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The old question, cash or credit, used to apply to gas stations. Today, regarding retail real estate, there’s no question: Cash is king. But just how much of it will be spent, and where, remains murky.

Highly leveraged companies such as Centro Properties and, more recently, General Growth Properties, have been looking at sales to reduce heavy debt. Given the lack of credit in the midst of what Senate Majority Leader Harry Reid dubbed “the greatest financial crisis since the Great Depression,” the prospect of selling major assets is challenging.

“Who knows [who will buy properties]? General Growth and Centro are in a totally different world from someone else,” says Lon Rubackin, managing partner of GFI Retail Services Group, based in New York City. “They need more than surgery; they would need Wall Street to come up with a new vehicle.”

Right now, deals are in a holding mode. Rubackin notes that, “Lenders are hoarding money. No deal is good enough. All I see are deals under $50 million by local banks and in insurance companies.”

But that doesn’t mean that funds aren’t available. “Right now, the market is abundant with equity,” says Bernard J. Haddigan, a managing director of Marcus & Millichap, Atlanta. “It is not abundant with debt. The leveraged buyer is out of the market.”

Much of that equity comes from funds created by professionals who were let go from debt fund jobs. But figuring out the price to pay for assets is the challenge, according to Patrick O’Meara, VP of Inland Mortgage Capital Corp., Oak Brook, Ill.

Still, he notes, there is a real disconnect between the asking price and what investors are willing to pay. Pricing will soften significantly for all but premium real estate, Haddigan added. Transaction velocity is off at least 50%. “Unless you really need to raise capital, you’re not going to sell,” Haddigan says.

Inland is actively lending in the market, albeit conservatively. The company is focusing on smaller deals, ranging from $10 million to $35 million, and is even looking at transactions of less than $10 million. But whereas the company might have made loans of 90% or even 100% of cost in the past, 70% to 75% is much more typical now. “We see this as an opportunity,” because the banks are out of the market, O’Meara says.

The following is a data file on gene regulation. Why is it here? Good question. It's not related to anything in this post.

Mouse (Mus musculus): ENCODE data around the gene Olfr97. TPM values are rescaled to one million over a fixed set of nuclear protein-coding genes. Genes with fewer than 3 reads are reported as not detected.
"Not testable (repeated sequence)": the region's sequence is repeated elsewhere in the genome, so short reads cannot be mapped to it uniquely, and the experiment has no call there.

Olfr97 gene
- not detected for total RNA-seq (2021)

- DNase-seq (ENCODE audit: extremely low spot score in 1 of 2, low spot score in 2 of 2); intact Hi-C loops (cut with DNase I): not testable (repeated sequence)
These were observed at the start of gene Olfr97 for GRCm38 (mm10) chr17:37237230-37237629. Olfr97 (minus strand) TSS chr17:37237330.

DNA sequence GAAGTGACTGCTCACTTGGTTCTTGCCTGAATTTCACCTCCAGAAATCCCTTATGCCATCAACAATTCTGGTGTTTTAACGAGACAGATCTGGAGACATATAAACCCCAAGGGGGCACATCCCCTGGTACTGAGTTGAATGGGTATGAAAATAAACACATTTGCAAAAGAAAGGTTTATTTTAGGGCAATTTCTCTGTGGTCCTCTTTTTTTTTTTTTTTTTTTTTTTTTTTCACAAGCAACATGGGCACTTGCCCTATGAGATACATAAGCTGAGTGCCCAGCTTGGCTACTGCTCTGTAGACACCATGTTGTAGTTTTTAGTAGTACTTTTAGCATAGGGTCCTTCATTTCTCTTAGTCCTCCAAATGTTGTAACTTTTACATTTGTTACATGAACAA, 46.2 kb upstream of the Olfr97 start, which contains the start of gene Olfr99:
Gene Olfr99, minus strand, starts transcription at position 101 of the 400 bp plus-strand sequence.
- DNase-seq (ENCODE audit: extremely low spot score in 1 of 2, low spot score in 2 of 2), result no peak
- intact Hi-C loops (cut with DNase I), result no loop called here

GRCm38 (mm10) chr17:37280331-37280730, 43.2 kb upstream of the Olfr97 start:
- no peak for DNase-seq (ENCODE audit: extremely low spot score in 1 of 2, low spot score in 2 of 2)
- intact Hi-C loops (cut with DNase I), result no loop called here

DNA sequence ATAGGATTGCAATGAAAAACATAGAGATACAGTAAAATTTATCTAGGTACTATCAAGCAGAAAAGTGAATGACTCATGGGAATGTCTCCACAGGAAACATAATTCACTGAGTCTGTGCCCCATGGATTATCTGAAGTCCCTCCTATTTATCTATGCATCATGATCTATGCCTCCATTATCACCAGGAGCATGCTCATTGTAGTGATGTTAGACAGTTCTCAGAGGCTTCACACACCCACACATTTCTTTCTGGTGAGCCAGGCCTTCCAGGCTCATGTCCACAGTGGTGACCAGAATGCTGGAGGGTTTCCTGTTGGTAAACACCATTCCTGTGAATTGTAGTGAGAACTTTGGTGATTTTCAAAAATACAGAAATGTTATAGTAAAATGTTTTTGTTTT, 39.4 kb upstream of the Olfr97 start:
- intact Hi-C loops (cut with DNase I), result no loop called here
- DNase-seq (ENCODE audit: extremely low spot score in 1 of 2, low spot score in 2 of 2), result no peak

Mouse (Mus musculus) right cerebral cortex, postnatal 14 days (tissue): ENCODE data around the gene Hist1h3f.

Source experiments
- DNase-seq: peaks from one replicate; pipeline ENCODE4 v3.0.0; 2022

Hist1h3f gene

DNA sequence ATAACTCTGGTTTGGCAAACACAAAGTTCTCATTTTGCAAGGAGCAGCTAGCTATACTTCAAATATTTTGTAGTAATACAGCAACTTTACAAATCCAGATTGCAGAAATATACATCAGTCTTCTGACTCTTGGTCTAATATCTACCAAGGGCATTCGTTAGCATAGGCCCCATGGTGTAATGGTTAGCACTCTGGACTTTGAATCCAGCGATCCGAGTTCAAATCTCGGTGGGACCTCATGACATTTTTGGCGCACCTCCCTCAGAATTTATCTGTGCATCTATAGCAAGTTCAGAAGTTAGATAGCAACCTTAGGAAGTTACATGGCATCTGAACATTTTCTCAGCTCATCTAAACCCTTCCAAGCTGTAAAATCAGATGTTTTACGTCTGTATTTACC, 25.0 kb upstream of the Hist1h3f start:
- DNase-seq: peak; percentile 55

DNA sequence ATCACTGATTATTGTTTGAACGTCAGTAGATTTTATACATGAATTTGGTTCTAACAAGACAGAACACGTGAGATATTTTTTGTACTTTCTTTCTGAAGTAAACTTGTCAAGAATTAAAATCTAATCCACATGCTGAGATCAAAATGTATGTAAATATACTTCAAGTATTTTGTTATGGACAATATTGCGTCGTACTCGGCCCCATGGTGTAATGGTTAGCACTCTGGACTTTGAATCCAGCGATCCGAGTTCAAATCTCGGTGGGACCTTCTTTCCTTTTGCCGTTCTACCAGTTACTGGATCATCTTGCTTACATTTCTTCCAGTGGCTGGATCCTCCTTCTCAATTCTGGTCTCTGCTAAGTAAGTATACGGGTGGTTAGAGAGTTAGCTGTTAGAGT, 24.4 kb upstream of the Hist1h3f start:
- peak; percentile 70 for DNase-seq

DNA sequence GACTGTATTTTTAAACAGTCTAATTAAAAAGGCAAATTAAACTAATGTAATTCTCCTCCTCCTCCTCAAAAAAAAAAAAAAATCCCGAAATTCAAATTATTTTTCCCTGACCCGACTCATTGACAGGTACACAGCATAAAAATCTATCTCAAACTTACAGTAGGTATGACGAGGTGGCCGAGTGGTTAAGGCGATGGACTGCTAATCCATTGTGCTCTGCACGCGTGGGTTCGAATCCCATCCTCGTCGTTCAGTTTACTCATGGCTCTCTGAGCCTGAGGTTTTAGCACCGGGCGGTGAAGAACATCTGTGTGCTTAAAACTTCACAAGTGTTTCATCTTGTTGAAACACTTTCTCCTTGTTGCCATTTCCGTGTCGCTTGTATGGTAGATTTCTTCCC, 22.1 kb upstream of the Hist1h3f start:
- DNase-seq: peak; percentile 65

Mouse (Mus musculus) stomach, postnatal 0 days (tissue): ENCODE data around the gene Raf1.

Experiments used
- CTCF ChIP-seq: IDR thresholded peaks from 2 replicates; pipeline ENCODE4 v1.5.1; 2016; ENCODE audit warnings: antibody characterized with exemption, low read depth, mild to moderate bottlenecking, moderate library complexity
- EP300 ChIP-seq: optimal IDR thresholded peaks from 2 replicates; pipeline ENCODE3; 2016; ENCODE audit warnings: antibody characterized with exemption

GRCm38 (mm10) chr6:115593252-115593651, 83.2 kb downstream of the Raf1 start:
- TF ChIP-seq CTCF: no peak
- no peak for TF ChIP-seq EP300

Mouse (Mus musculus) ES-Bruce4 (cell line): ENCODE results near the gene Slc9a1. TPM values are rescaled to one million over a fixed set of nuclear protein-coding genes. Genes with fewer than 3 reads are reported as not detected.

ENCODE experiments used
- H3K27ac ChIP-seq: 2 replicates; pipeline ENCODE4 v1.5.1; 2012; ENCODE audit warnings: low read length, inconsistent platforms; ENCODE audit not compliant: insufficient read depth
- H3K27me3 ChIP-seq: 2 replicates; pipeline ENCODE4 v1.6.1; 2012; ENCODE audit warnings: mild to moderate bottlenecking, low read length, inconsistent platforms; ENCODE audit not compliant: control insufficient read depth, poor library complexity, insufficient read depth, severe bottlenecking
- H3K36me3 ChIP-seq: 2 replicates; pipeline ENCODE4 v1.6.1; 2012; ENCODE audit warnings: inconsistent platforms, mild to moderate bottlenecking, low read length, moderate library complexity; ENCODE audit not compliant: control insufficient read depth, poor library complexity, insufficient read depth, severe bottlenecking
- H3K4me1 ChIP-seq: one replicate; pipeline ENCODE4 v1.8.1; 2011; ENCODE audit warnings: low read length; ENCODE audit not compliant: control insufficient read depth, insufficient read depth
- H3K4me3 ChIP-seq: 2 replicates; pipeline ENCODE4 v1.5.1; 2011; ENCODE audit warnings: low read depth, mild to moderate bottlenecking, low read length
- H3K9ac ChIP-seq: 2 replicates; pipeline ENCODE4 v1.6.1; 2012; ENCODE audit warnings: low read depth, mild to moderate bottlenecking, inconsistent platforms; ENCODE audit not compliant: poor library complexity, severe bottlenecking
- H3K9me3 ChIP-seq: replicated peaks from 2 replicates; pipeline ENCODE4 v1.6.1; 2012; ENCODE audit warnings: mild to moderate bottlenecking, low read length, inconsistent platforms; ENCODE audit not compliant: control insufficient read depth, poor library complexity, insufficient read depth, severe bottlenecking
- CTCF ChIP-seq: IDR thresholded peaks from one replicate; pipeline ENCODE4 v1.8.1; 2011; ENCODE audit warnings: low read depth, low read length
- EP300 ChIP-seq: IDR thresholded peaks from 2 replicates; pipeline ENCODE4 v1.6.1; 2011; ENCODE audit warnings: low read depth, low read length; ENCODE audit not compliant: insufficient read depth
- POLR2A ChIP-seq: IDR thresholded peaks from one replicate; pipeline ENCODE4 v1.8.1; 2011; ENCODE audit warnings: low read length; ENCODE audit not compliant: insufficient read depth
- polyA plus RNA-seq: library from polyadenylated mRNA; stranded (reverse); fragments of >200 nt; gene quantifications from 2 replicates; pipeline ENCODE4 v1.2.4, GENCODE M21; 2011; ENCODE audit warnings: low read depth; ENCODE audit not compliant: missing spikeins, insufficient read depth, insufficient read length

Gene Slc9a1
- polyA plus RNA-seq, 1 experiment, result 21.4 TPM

Shopping center developers and owners are not the only professionals affected by the current crunch. Small shop space expansion has come to a “screeching halt,” Haddigan says. Another concern is the turnover of leases as small shops come up for renewal in newer projects built during the 2002 to 2007 boom. Many had rents over market, sums that will be difficult to replace.

Nor will the situation change any time soon. Even when a bill passes, the result won’t be immediate, and the market will remain tight. “It will take time to go through all the different banks,” O’Meara says. “But once the bill is signed, it will provide a confidence boost.”

Still, estimates of when the overall market will turn around range from late 2009 to possibly as late as 2012. And the structure of deals will change in the meantime.

“Meanwhile, the world will change and the word syndication will come around again,” Rubackin says. “We might see more joint ventures, alliances and syndications.”

For the next few days, however, all will be watching the Congress. “At the end of the day, it’s boosting confidence in the financial markets,” O’Meara says. “It will break the frozen credit crunch. But it will take time. The question is who will get the money and what’s the price?”

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